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The RTI Farce

The RTI Office at Panjim


Trampling on our Right To Know

For nearly two years Abhijeet Prabhudessai, dosage an active campaigner for land use regulation, has been trying to get hold of data on dubious submissions made before the Town and Country Planning Department. The information he seeks still eludes him.

 “There are various ways and means by which officials bypass the law and deny you information,” Prabhudessai said, recounting his trials. “A typical excuse is that the files are voluminous. They ask you to come and inspect the files. When you reach there, they ask you to come later, at around 4:45 pm. At 4:45 pm, one gets only around 15 minutes to go through the files. If you ask them whether you can come in the morning, they decline the request.”

Prabhudessai is asking for this information under the Right To Information (RTI) Act, enacted in 2005 by the central government to increase transparency in government functioning. It promises applicants information within 30 days of seeking it.

Prabhudessai says that when one doesn’t get the information asked for, one can file an appeal. But it’s a tedious process. Officers and staff refuse to divulge information that they ‘guard’.

Take Abdullah Bashir’s case. He had asked the mamlatdar (government official) at Valpoi details about the kerosene quota (Kerosene is one of the few items still rationed in India). He was given a prompt and brief reply: “The file is untraceable”. Bashir approached an RTI activist, Rajan Ghate, who asked the mamlatdar to explain what she meant by untraceable. She replied, “It could be either misplaced or damaged.” Ghate then asked her whether there had been a flood. Or a fire. Or did rats eat it? A livid Ghate said: “A government official is a custodian of documents under his/her charge. She is being paid taxpayers’ money to do her job.” Ghate added that only after the officer concerned was given a dressing down did she relent and give the information without charging any money, as it was beyond the 30-day period.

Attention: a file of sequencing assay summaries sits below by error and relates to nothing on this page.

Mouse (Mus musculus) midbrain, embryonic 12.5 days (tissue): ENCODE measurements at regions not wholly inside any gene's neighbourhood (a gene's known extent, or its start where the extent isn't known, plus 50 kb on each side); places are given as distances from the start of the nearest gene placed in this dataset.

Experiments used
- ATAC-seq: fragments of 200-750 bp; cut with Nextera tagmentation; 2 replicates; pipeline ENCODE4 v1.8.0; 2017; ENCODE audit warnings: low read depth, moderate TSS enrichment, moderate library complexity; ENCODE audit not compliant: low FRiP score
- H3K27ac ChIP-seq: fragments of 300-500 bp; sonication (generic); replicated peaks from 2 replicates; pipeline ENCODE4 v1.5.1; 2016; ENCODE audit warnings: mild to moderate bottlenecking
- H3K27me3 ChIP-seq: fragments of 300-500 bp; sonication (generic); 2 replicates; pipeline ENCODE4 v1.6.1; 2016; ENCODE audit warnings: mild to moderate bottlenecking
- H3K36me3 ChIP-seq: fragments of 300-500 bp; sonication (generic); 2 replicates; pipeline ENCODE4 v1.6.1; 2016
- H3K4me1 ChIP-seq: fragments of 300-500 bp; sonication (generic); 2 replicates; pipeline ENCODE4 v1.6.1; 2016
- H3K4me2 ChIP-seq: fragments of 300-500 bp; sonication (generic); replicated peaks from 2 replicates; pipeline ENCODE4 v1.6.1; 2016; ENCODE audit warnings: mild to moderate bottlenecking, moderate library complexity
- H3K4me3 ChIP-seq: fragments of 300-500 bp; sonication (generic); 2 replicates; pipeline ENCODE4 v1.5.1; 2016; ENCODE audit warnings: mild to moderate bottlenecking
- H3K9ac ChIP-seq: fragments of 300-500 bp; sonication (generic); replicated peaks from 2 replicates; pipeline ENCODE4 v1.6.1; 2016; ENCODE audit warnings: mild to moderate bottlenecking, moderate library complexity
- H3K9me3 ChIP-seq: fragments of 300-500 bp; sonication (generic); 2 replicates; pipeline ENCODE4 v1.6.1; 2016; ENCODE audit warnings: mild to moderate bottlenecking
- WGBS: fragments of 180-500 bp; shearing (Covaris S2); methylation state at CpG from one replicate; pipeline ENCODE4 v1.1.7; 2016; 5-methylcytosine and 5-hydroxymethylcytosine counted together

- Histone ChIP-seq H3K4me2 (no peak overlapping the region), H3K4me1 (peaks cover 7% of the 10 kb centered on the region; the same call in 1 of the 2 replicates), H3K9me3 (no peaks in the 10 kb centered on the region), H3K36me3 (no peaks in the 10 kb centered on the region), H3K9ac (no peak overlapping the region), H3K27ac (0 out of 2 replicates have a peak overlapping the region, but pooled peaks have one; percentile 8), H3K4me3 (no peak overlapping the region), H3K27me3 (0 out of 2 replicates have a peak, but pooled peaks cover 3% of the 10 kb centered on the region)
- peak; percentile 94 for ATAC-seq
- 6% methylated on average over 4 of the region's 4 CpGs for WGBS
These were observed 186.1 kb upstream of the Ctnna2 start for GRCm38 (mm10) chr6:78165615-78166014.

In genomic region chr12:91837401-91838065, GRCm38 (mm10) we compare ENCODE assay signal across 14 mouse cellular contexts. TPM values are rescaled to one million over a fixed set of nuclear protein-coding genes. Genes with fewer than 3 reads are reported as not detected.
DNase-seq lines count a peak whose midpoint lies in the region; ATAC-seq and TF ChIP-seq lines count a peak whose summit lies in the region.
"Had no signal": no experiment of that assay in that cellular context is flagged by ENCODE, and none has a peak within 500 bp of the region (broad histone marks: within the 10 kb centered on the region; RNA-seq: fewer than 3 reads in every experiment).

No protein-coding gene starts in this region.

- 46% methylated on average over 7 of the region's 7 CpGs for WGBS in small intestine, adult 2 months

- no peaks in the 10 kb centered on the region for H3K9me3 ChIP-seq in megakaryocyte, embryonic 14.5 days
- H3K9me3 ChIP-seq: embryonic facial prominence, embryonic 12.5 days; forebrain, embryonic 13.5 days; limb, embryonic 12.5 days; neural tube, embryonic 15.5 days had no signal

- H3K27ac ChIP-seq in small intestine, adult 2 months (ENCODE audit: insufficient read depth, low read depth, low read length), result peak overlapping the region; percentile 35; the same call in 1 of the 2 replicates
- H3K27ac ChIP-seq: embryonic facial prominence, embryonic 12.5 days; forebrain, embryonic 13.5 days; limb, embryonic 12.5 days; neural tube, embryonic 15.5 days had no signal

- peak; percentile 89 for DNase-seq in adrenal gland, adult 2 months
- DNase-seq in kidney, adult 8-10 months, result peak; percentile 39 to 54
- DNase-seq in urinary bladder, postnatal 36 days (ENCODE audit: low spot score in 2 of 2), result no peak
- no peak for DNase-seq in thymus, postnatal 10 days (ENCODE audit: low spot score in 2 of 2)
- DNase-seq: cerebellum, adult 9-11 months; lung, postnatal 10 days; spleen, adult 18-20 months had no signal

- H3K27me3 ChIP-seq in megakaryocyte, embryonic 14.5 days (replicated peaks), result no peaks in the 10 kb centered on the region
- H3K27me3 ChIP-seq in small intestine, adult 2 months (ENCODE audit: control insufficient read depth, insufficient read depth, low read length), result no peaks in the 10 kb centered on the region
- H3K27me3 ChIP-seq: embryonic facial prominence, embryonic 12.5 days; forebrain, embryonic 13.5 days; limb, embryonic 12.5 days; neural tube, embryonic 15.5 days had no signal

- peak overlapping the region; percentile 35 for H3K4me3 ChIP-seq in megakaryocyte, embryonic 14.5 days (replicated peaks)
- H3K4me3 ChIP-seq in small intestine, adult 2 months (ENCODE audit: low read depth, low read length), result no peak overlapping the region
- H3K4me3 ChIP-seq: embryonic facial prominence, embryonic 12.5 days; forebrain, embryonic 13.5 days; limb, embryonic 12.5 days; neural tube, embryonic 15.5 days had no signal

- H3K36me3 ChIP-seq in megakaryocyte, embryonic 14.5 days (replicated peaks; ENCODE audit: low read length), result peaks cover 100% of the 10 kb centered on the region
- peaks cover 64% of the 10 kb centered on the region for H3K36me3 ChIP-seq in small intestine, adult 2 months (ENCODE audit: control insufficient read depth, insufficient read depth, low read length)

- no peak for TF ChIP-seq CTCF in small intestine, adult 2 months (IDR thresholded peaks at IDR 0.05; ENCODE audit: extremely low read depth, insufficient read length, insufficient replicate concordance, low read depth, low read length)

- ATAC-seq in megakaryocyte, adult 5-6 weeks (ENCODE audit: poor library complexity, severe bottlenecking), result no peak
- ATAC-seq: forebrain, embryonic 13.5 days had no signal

Abhijeet’s and Bashir’s cases are common. Securing information from government department is a tedious process. Officials across departments try every trick in the book to decline parting with information.

Sometimes they say they haven’t understood the question, sometimes they say the information is “voluminous”. Or they say the information is not available or is not traceable.

Solano D’Silva, another land use campaigner, had sought details of the submissions made before the Town and Country Planning Department, based on which changes were incorporated into the Regional Plan 2021.

“Many persons including myself have used the RTI to know which of the 8500 requests were processed and incorporated in the finalised RP2021. This information is continuously being withheld. After much haggling I managed to get material of only two talukas — Canacona and Pernem,” said D’Silva.

This writer too had applied for information under the RTI Act, but was told that the hunt for the information would severely impair the daily functioning of the office, hence could not be given.

But the problem of implementation of the RTI Act is not just giving applicants the information they seek. The RTI Act mandates that records should be organized, catalogued, computerized and networked across the nation.

When Goa Streets contacted Leena Mehendale, the State Chief Information Commissioner under the Act, she admitted that to a large extent records in government offices were disorganized because the custodians of these documents did not prioritize the maintenance of records.

That itself is a violation of one of the very first sections of the Act, which maintains that officers “maintain all records duly catalogued and indexed in a manner and the form which facilitates the right to information under this Act.”

Mehendale said: “This needs to be done on a daily basis. Unfortunately officers do not consider this as a job they should devote time to. When they reply that the information is untraceable, they really don’t know where it is.” She added that she had already written to the Chief Secretary to call a daylong meeting between Public Information Officers and Government Secretaries, to sensitize them on the issue of supplying information to the public.

The RTI Act also mandates “every public authority to take steps to provide as much information suo motu to the public at regular intervals through various means of communications, including internet, so that the public have minimum resort to the use of this Act to obtain information.”

A cursory glance of government websites reveals little about the functioning of its departments.

The Act mandates a list of 25 functions of each department that they have to voluntarily disclose including “the procedure followed in the decision making process, channels of supervision and accountability, the monthly remuneration received by each of its officers and employees, the budget allocated to each of its agencies, indicating the particulars of all plans, proposed expenditures and reports on disbursements made; the manner of execution of subsidy programs, including the amounts allocated and the details of beneficiaries of such programs,” etc.

The gulf between that utopian mandate and the current reality is huge, to be sure. But officials insist they’re starting to close it.

Mehendale has promised that the seminar to sensitize officials about the RTI will happen “soon” and periodically every six months thereafter.

Wishing the lady (and us) good luck.